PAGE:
Don’t blame parents for wanting the best for their kids. Change the private school system instead

Jun 30, 2019 by

Sonia Sodha –

Only radical reform can sever the golden thread of privilege that runs through education

The headmaster of Stowe was greeted with utter incredulity a few weeks ago when he publicly worried that his pupils were victims of social engineering.

New figures out last week from the Sutton Trust remind us why his musings were so absurd. The tiny cohort of privately educated people is not two or three times more likely than the comprehensively educated to end up in influential jobs: the figure is a massive 12 times. So defenders of the status quo are arguing that the privately educated are twelvefold more qualified to be ministers, news editors and diplomats. It’s ludicrous and insulting.

These figures, which have barely budged in years, prompt a mix of guilt and frustration in me. Guilt because, as someone who went to a private school, I’m uncomfortably aware I’m a symptom of this elitism. Frustration because the solutions we jump to – slightly lower university requirements for children from disadvantaged backgrounds, “blind” CV recruitment – feel like tinkering around the edges.

You might think that dismantling a system that unfairly benefits just 7% of children – the extra resources that get ploughed into their education, the self-assurance and confidence it instils, the access to the old boys’ network that going to a school such as Eton or Winchester opens – might be quite popular with the parents of the 93%. But the Independent Schools Council often wheels out the stat that in one of its surveys, almost six in 10 parents said they would send their child to an independent school if they could afford to. Despite evidence to the contrary, Brits generally believe we inhabit a meritocracy: in 2012, 84% of people said they thought hard work is essential or very important to getting on in life; just one in three thought the same of “knowing the right people.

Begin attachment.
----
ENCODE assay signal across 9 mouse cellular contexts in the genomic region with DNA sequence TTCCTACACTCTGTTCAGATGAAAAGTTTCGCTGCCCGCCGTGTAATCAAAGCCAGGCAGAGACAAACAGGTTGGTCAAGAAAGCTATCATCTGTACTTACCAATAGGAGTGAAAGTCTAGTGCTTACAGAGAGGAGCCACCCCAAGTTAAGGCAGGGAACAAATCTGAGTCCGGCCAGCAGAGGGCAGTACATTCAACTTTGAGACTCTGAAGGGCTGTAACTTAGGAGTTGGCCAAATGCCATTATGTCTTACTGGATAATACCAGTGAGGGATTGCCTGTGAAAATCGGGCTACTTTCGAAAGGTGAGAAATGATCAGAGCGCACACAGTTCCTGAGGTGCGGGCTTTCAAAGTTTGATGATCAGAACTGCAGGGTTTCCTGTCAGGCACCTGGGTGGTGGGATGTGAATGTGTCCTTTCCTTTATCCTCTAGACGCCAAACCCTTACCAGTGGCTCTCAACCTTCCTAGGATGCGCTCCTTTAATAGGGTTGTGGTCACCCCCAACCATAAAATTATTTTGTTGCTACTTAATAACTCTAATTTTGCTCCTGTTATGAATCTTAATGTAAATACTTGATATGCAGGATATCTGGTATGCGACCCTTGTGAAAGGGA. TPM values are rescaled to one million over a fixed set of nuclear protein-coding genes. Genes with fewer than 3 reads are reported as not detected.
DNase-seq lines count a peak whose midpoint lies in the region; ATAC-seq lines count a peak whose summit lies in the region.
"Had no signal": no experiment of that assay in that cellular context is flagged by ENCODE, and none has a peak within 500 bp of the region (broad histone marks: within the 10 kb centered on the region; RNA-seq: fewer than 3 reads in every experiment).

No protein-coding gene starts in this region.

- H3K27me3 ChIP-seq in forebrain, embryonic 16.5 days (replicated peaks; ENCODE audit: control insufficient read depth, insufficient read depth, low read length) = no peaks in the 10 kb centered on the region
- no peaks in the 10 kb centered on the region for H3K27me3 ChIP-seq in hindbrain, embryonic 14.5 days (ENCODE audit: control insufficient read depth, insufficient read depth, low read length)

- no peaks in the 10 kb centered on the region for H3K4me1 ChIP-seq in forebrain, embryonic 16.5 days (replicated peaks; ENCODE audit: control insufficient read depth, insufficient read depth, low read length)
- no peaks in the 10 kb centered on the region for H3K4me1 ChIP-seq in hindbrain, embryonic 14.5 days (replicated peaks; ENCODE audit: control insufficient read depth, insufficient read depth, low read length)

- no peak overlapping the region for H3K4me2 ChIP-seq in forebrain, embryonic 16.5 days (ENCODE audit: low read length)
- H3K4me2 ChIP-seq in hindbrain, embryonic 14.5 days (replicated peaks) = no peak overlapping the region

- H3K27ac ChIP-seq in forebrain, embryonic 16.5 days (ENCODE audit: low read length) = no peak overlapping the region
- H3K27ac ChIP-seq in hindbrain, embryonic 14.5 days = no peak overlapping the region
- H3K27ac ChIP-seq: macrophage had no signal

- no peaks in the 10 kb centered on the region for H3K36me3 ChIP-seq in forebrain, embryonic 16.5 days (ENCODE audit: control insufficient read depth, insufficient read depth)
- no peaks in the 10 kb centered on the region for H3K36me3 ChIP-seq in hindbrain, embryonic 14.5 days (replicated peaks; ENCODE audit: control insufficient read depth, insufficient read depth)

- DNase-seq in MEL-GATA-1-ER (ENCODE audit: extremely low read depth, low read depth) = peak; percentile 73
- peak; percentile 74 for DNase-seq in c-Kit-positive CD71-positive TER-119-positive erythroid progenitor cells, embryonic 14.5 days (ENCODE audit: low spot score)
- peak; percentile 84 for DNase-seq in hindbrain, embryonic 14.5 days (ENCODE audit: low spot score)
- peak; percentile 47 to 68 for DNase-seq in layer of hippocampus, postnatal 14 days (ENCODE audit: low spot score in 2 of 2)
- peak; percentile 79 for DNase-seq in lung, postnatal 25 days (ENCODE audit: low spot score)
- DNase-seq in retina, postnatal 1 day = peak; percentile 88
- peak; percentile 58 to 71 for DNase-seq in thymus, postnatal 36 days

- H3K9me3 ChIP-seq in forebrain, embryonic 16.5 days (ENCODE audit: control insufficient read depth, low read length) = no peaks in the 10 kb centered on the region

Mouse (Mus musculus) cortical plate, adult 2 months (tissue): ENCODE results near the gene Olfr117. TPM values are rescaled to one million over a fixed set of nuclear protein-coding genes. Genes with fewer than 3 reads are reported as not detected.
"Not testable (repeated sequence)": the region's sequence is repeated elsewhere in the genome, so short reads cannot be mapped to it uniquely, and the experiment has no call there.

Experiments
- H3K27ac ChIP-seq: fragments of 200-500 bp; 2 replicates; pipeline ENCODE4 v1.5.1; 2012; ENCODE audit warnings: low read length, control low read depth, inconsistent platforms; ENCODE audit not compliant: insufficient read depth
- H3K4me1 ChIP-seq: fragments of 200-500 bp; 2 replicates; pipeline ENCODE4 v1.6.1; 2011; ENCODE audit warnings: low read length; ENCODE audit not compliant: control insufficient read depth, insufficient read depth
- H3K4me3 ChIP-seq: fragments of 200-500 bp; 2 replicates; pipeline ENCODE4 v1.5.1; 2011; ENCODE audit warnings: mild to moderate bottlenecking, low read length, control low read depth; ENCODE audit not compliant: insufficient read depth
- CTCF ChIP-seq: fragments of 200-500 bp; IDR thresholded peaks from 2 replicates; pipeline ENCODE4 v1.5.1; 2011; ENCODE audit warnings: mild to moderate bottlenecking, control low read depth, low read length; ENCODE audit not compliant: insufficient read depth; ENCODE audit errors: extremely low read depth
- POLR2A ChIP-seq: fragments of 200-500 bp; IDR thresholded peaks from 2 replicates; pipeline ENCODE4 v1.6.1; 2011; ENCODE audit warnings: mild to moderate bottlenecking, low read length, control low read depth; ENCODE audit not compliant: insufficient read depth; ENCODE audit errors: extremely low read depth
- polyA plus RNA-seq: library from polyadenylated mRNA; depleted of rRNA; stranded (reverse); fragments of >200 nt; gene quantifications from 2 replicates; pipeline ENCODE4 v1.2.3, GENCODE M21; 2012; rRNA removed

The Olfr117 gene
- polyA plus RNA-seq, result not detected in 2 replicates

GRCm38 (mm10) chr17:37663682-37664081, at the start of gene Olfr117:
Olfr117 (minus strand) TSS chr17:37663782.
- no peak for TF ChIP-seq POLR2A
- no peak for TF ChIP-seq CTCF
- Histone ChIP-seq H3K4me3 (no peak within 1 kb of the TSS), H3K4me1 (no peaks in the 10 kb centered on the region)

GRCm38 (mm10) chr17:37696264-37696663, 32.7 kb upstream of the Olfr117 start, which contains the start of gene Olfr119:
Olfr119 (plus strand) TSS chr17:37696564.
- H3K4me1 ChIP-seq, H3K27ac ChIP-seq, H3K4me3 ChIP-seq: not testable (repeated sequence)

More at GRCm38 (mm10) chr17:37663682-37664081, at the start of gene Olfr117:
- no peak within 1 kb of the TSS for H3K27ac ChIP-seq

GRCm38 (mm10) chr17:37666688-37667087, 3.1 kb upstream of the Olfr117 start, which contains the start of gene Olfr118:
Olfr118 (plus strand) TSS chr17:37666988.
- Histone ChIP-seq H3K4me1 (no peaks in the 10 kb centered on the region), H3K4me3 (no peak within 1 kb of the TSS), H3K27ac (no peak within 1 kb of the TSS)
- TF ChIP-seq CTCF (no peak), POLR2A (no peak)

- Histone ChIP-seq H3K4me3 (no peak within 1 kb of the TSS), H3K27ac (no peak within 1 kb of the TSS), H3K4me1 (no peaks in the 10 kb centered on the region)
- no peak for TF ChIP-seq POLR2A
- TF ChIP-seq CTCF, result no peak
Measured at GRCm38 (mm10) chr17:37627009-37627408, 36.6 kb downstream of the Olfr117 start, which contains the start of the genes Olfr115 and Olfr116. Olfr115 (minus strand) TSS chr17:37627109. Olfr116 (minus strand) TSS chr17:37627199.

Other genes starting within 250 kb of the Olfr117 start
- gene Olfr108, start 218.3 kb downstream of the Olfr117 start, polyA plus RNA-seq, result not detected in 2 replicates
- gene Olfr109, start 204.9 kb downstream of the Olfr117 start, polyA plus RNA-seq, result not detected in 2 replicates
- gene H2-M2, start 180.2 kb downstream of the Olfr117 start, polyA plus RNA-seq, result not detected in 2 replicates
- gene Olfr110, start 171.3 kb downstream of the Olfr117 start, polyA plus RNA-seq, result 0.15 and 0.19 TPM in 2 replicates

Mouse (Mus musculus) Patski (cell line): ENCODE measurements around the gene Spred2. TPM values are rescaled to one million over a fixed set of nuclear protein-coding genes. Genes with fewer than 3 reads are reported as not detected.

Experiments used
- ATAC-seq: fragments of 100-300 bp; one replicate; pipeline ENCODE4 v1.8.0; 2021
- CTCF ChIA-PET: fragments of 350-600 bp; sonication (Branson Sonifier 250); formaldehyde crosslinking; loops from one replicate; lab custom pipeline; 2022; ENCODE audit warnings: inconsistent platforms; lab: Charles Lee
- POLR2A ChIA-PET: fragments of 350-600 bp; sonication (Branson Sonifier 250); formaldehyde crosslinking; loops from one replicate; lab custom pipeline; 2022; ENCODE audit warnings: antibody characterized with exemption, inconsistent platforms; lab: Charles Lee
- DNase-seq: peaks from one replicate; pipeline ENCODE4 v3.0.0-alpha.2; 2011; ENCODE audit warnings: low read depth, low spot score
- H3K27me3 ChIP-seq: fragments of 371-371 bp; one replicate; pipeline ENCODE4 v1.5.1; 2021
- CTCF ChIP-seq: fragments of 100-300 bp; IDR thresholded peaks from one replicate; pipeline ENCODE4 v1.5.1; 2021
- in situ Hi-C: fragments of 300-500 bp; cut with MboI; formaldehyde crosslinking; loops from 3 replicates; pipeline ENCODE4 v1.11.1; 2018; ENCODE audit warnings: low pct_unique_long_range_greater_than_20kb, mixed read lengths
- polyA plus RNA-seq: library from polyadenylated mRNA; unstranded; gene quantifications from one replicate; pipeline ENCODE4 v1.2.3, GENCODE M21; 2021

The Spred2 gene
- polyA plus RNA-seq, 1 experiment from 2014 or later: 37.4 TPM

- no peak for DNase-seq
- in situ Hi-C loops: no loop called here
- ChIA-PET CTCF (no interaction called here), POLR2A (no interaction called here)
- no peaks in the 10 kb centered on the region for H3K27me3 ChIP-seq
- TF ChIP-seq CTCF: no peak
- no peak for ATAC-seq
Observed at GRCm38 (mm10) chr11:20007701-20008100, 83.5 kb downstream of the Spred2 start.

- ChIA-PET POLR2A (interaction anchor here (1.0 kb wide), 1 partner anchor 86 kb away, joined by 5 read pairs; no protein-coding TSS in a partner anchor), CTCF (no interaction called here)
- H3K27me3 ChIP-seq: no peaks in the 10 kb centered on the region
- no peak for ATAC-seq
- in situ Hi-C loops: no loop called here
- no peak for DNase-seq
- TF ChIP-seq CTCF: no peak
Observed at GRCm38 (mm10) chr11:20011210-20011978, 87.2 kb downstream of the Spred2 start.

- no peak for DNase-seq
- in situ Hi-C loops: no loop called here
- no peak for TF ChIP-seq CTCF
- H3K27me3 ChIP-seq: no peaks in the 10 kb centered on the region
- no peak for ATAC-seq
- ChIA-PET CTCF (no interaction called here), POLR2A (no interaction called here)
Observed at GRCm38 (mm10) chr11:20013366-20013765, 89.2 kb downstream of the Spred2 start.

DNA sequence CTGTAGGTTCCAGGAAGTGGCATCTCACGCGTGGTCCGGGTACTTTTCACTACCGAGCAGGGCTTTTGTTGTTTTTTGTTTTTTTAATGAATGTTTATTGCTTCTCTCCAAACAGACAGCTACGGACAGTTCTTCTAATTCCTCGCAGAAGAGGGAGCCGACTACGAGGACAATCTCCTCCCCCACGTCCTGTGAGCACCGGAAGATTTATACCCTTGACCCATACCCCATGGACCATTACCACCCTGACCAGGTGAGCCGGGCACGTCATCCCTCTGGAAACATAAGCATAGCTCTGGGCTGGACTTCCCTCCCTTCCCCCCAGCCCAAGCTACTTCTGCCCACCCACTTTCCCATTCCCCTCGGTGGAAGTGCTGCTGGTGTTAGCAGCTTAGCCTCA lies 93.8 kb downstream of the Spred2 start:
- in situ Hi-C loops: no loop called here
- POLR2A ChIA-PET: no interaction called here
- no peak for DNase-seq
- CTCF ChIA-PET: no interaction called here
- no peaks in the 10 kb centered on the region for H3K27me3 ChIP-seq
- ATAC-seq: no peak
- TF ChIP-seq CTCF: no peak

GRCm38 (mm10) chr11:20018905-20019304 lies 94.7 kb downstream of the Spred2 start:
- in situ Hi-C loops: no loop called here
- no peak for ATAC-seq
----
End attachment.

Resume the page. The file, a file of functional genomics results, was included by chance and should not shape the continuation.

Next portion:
We’ve all got a stake in maintaining that illusion. People at the top like to believe they made it there through hard work and talent, not luck and privilege. For the rest, there’s the promise of the possible inherent in the belief that we live in a meritocracy.

Source: Don’t blame parents for wanting the best for their kids. Change the private school system instead | Sonia Sodha | Opinion | The Guardian

Print Friendly, PDF & Email

Leave a Reply

Your email address will not be published. Required fields are marked *

This site uses Akismet to reduce spam. Learn how your comment data is processed.